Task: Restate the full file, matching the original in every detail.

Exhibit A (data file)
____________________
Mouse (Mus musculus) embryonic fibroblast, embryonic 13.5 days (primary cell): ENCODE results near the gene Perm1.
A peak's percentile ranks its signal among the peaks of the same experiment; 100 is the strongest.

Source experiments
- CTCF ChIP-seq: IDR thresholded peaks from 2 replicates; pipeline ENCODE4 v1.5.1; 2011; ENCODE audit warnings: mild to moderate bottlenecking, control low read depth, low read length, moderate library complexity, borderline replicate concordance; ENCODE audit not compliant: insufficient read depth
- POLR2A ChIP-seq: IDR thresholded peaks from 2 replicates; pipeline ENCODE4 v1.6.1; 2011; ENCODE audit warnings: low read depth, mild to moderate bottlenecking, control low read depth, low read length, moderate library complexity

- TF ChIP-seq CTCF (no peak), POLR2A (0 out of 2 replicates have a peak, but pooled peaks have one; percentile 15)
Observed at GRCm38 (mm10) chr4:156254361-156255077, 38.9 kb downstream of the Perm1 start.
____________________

Mouse (Mus musculus) embryonic fibroblast, embryonic 13.5 days (primary cell): ENCODE results near the gene Perm1.
A peak's percentile ranks its signal among the peaks of the same experiment; 100 is the strongest.

Source experiments
- CTCF ChIP-seq: IDR thresholded peaks from 2 replicates; pipeline ENCODE4 v1.5.1; 2011; ENCODE audit warnings: mild to moderate bottlenecking, control low read depth, low read length, moderate library complexity, borderline replicate concordance; ENCODE audit not compliant: insufficient read depth
- POLR2A ChIP-seq: IDR thresholded peaks from 2 replicates; pipeline ENCODE4 v1.6.1; 2011; ENCODE audit warnings: low read depth, mild to moderate bottlenecking, control low read depth, low read length, moderate library complexity

- TF ChIP-seq CTCF (no peak), POLR2A (0 out of 2 replicates have a peak, but pooled peaks have one; percentile 15)
Observed at GRCm38 (mm10) chr4:156254361-156255077, 38.9 kb downstream of the Perm1 start.